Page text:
The series she has created has hooked me so much, I feel an almost manic obsession in regards to them. It must be like what George R.R. Martin fans feel ( I haven’t read the books – looks at TBR mountain ) . When is the next book coming? WHEN IS WINTER COMING?????????? OMG STOP TORTURING USSSSSS!!!!

Yes Natasha when, when is Winter coming? I say that and then when it’s here in my hands I will sit there with glee and then it will dawn on me that the seasons have come and now they are gone and then I will cry and be bitter and sad that its come to an end. See this emotional turmoil she has created?

I am at her mercy, she has created a series so strong I truly admire her abilities. A town that I feel so much for, that I’ve been engrossed by. Characters I feel so much for and have become special to me. The Lakebridge Cycle is an engrossing literary series.

Spring crafted a brilliant foundation to the story. So eerie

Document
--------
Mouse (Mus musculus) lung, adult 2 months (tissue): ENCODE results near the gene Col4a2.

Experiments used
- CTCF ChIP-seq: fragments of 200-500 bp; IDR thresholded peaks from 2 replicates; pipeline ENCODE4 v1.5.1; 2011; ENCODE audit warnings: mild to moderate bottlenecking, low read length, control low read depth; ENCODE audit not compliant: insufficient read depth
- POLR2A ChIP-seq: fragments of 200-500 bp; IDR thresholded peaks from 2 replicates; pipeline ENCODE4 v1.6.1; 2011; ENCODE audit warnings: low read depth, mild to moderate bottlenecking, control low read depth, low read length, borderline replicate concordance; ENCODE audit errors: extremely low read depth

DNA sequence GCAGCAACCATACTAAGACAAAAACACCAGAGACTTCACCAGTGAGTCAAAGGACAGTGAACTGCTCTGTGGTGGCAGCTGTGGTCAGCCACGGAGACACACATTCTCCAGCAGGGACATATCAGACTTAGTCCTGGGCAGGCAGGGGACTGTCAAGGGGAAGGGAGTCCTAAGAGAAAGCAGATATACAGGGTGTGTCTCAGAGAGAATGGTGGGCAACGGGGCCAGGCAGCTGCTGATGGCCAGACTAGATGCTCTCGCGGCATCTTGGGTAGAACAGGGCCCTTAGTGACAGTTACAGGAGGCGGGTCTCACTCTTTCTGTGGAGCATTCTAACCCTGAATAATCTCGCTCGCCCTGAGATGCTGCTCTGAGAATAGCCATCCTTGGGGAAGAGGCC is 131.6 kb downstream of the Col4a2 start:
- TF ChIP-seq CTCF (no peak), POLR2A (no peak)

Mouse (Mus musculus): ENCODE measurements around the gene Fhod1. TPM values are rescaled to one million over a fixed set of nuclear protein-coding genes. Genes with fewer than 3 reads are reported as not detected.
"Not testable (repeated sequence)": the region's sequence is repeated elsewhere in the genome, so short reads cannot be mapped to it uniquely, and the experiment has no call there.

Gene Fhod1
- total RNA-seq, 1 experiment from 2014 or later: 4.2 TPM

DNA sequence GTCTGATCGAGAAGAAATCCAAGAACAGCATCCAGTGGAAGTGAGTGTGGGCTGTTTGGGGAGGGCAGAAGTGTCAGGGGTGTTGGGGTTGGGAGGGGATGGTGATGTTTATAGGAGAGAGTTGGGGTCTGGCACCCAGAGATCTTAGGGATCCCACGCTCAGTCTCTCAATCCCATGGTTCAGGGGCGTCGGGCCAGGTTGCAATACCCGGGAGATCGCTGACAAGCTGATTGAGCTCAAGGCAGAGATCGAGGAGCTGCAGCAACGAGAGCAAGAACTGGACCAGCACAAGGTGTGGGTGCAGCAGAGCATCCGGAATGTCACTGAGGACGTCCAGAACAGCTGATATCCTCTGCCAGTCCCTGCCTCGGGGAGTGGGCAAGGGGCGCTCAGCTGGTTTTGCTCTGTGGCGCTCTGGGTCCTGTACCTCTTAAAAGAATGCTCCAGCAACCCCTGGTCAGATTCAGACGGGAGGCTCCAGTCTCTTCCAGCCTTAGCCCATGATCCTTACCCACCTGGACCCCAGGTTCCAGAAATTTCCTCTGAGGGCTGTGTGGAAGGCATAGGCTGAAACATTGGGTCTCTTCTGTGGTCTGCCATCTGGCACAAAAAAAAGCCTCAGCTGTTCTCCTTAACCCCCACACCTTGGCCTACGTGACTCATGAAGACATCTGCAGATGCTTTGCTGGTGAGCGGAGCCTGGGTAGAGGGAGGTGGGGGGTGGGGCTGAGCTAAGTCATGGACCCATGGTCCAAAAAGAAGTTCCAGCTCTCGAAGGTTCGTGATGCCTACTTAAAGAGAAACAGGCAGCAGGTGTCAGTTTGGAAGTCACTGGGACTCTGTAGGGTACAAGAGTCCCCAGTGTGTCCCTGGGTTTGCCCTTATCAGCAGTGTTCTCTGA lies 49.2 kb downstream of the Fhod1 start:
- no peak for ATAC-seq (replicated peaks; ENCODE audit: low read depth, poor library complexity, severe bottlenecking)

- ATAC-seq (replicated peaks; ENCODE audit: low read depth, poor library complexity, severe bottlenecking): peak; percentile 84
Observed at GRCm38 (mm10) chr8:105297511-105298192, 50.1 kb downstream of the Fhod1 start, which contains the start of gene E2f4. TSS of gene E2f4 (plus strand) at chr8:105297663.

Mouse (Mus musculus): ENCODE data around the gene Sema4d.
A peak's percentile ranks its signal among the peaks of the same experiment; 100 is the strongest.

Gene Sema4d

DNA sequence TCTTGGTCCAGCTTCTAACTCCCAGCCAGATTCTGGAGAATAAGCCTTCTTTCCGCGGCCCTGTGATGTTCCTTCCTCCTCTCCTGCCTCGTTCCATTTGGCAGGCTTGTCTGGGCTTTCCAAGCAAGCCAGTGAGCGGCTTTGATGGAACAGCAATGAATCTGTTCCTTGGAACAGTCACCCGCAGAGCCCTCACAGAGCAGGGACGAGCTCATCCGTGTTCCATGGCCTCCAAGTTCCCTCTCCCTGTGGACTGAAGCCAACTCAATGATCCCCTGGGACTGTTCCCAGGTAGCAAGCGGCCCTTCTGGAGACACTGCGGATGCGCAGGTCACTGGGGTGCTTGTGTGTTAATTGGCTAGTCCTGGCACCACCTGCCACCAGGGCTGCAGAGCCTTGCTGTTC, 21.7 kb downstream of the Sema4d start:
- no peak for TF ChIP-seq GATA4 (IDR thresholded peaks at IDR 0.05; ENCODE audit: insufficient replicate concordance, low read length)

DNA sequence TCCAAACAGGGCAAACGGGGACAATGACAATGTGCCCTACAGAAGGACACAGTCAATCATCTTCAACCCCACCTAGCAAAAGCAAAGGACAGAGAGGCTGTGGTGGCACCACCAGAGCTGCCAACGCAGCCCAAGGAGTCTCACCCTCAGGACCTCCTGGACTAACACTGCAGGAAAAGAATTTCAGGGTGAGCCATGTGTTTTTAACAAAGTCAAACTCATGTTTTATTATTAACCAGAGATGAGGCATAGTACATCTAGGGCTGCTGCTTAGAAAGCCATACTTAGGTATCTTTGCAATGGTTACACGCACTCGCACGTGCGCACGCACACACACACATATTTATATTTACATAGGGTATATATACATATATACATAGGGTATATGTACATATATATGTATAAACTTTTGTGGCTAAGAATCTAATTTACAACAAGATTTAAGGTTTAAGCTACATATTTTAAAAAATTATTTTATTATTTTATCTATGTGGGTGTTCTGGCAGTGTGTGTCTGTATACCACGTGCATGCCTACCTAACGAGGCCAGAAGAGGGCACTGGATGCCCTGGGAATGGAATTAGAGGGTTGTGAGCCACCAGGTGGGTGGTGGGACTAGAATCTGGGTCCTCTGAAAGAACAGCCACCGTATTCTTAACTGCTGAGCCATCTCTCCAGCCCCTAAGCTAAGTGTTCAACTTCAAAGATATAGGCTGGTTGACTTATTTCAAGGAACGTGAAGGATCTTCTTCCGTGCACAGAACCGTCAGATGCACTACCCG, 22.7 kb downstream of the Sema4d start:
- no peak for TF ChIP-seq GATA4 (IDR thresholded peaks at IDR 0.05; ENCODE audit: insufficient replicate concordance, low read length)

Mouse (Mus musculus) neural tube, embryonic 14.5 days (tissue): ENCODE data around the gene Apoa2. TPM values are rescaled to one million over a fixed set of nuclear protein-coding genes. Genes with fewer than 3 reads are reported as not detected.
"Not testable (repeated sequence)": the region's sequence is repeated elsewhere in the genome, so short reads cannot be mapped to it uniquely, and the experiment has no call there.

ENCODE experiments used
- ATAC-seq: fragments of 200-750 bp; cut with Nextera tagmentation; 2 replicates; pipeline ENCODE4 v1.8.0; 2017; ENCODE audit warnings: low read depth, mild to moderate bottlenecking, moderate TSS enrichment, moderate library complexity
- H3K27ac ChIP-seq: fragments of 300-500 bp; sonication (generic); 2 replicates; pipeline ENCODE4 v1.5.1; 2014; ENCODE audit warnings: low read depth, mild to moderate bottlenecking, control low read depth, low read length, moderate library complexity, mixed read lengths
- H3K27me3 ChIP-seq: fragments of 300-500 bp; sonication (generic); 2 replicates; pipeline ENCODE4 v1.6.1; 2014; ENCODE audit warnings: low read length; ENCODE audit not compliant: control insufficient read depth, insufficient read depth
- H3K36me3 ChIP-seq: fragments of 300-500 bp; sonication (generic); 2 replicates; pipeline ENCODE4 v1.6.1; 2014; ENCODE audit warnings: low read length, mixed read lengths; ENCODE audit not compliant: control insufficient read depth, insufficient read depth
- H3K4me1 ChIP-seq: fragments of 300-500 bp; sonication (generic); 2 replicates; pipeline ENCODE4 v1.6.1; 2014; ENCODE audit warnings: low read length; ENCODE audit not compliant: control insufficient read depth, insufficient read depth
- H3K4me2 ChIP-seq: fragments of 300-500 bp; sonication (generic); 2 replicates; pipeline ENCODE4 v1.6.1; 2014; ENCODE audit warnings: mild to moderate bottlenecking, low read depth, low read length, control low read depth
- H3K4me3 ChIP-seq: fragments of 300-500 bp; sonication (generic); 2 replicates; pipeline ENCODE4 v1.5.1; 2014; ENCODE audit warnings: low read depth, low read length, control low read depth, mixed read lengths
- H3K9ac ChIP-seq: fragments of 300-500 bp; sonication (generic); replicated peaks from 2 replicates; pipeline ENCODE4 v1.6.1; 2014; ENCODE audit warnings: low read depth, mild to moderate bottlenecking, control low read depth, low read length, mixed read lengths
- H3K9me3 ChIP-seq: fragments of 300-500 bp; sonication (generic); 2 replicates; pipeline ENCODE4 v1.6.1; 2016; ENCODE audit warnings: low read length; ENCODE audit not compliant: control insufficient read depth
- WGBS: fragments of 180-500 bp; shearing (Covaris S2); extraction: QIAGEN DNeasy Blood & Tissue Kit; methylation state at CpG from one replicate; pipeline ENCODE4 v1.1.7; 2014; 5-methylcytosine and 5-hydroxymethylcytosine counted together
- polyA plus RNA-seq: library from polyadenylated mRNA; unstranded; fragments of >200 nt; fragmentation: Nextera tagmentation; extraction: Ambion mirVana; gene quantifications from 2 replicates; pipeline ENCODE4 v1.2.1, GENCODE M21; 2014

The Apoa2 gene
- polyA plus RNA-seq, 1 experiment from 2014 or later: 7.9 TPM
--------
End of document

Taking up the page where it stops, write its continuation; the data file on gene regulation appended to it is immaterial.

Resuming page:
Summer flourished destructively so and elaborated on the setting and people

Autumn tore so much apart

And Winter is coming.

Natasha writes in a style I love. It’s not for everyone granted but I myself enjoyed it. The stream of conscience and from so many points of view moose/meese and dogs and cats included I feel is part of what makes the story, the characters so endearing to the reader. Ps. I love that moose.

Her writing style is easy to read and flows so well. I was obsessive reading this story and just sat there with my nose in the book. The story I love so much Stansbury and all the people in the town and that damn bridge. A talented author and fascinating series. I recommended it wholeheartedly. I would suggest for new readers to start at book one but start you should. If this doesn’t convince you read my reviews of Lakebridge Spring and Lakebridge Summer.